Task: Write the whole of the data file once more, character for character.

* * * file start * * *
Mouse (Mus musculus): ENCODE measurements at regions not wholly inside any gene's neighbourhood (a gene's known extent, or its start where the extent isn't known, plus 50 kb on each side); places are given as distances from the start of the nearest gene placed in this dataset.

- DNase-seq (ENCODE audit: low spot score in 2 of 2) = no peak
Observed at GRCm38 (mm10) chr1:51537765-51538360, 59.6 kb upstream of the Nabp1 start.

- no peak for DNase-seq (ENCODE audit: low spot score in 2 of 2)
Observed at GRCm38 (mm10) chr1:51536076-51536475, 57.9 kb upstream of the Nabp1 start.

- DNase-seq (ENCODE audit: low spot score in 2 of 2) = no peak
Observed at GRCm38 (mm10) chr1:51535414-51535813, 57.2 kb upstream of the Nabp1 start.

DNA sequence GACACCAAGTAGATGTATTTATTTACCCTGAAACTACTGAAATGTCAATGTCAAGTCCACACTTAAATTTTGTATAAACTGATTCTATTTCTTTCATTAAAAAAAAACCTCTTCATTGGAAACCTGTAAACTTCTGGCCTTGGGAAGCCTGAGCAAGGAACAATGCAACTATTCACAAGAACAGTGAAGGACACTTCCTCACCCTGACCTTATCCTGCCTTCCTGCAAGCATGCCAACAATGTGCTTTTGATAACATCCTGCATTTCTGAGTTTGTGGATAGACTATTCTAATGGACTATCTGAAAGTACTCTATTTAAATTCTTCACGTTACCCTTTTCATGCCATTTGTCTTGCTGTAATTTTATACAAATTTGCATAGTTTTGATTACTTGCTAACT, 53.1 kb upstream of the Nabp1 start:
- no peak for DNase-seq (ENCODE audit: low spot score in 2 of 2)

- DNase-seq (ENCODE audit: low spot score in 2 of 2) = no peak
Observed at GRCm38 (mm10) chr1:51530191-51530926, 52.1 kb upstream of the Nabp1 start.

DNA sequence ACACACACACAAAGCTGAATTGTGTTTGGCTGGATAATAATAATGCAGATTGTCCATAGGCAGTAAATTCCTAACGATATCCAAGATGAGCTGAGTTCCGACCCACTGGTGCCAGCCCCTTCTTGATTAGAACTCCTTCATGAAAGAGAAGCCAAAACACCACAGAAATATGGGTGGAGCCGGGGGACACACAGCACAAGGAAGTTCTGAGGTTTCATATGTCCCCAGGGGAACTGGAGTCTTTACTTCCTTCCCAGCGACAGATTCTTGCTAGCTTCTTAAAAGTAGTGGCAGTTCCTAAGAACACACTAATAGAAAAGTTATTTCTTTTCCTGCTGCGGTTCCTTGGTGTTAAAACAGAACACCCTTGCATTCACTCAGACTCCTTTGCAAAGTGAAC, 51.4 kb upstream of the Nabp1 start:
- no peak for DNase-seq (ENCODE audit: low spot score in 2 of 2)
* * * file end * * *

Mouse (Mus musculus): ENCODE measurements at regions not wholly inside any gene's neighbourhood (a gene's known extent, or its start where the extent isn't known, plus 50 kb on each side); places are given as distances from the start of the nearest gene placed in this dataset.

- DNase-seq (ENCODE audit: low spot score in 2 of 2) = no peak
Observed at GRCm38 (mm10) chr1:51537765-51538360, 59.6 kb upstream of the Nabp1 start.

- no peak for DNase-seq (ENCODE audit: low spot score in 2 of 2)
Observed at GRCm38 (mm10) chr1:51536076-51536475, 57.9 kb upstream of the Nabp1 start.

- DNase-seq (ENCODE audit: low spot score in 2 of 2) = no peak
Observed at GRCm38 (mm10) chr1:51535414-51535813, 57.2 kb upstream of the Nabp1 start.

DNA sequence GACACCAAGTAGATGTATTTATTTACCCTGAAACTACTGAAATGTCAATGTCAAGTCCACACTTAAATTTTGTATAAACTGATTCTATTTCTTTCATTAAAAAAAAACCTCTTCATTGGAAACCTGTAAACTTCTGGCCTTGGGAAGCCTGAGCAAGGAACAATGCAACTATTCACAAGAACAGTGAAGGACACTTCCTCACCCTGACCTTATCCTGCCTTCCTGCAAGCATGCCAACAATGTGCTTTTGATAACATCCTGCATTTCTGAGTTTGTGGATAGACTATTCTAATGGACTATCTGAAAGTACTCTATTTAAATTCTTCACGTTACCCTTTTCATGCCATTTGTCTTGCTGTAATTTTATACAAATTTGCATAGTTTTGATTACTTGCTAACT, 53.1 kb upstream of the Nabp1 start:
- no peak for DNase-seq (ENCODE audit: low spot score in 2 of 2)

- DNase-seq (ENCODE audit: low spot score in 2 of 2) = no peak
Observed at GRCm38 (mm10) chr1:51530191-51530926, 52.1 kb upstream of the Nabp1 start.

DNA sequence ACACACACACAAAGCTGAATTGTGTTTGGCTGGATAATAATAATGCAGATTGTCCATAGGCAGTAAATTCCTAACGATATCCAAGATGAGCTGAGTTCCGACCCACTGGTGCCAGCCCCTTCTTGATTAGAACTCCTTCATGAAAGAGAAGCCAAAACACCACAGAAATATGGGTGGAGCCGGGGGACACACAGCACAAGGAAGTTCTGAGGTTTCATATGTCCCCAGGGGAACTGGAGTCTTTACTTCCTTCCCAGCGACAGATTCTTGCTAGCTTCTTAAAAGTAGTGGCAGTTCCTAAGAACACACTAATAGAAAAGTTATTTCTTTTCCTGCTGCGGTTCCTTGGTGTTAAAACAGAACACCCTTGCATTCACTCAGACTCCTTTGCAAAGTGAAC, 51.4 kb upstream of the Nabp1 start:
- no peak for DNase-seq (ENCODE audit: low spot score in 2 of 2)